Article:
A person’s self-image is the mental picture, generally of a kind that is quite resistant to change, that depicts not only details that are potentially available to objective investigation by others (height, weight, hair colour, gender, I.Q. score, etc.), but also items that have been learned by that person about himself or herself, either from personal experiences or by internalizing the judgements of others. A simple definition of a person’s self-image is their answer to this question – “What do you believe people think about you?”.
Self-image may consist of three types:
Self-image resulting from how the individual sees himself or herself.
Self-image resulting from how others see the individual.
Self-image resulting from how the individual perceives others see him or her.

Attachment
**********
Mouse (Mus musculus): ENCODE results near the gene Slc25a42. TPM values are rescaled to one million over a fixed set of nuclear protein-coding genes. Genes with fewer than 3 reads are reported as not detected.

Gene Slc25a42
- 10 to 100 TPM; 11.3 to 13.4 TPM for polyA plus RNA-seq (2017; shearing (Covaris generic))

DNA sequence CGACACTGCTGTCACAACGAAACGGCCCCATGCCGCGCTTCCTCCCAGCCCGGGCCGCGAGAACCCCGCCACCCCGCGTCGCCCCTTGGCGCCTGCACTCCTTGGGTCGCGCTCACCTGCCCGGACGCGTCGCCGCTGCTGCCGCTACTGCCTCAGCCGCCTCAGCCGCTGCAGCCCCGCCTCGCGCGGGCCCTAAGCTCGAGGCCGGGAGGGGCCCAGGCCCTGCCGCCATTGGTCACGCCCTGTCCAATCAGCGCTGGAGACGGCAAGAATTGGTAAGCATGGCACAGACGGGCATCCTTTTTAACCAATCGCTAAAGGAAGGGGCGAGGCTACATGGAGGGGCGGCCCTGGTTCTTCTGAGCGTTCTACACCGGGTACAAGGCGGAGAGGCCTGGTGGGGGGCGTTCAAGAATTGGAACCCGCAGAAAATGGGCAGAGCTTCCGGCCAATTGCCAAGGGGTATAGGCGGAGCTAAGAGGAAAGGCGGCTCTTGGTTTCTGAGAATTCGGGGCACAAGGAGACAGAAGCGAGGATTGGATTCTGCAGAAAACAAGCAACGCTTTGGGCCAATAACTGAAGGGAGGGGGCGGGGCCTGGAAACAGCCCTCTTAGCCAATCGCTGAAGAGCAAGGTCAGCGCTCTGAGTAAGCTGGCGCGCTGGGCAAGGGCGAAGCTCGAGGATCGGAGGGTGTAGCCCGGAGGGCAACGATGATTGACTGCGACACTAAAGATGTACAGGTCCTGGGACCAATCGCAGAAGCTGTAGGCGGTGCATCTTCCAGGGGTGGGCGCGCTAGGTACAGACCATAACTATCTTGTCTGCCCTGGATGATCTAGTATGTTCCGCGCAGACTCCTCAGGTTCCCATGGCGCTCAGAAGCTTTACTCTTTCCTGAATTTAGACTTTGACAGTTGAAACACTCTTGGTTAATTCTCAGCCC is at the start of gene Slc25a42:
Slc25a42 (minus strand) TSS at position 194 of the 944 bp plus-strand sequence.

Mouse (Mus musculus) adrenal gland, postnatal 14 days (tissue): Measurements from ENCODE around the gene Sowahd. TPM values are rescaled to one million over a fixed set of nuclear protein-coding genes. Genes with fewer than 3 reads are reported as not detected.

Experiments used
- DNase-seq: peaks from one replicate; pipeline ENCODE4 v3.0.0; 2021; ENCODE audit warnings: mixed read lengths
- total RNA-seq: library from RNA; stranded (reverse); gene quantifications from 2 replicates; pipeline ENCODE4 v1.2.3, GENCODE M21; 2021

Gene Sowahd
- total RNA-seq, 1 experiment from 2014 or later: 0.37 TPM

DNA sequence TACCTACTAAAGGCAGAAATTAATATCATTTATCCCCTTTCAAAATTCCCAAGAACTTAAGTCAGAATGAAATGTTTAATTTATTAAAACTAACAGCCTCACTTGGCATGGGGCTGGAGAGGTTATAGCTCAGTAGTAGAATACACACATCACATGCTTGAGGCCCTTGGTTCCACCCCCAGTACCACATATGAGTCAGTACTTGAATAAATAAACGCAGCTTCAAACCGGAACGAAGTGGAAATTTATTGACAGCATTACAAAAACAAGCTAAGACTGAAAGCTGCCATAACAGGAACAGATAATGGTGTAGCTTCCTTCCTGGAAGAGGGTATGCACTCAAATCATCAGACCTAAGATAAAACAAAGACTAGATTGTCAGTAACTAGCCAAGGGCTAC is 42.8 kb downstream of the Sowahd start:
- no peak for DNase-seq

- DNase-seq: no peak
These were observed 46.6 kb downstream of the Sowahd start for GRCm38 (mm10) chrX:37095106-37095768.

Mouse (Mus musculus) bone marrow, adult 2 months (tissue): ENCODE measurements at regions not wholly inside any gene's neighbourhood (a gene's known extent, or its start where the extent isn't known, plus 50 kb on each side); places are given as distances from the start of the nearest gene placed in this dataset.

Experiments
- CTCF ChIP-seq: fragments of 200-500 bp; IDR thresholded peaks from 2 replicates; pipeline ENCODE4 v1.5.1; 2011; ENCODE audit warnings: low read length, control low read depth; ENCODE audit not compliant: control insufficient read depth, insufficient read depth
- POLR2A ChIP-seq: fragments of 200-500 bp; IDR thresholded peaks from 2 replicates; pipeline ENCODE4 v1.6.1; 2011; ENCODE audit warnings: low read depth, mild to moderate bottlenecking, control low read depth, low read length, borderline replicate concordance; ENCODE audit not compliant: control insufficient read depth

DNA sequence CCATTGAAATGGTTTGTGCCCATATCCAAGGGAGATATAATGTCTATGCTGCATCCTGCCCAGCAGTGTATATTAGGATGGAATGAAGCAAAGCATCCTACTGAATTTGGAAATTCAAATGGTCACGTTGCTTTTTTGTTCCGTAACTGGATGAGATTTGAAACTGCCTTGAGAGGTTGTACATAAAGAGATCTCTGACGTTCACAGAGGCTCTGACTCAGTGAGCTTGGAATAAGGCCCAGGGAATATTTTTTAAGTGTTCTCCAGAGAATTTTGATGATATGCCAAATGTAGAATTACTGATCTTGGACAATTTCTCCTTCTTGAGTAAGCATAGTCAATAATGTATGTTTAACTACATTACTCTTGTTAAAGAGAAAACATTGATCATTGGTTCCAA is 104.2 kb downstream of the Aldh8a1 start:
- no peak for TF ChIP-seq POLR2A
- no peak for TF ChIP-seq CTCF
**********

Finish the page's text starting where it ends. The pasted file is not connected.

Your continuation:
These three types may or may not be an accurate representation of the person. All, some or none of them may be true.
Poor self-image may be the result of accumulated criticisms that the person collected as a child which have led to damaging their own view of themselves. Children in particular are vulnerable to accepting negative judgements from authority figures because they have yet to develop competency in evaluating such reports.
Poor self-image is not always caused by other people. The person may be often told he or she is beautiful/pretty/handsome but cannot personally see it. Poor judgement on her or himself can be disastrous if not controlled properly.
Negative self-images can arise from a variety of factors. A prominent factor, however, is personality type. Perfectionists, high achievers, and those with “type A” personalities seem to be prone to having negative self-images. This is because such people constantly set the standard for success high above a reasonable, attainable level. Thus, they are constantly disappointed in this “failure.”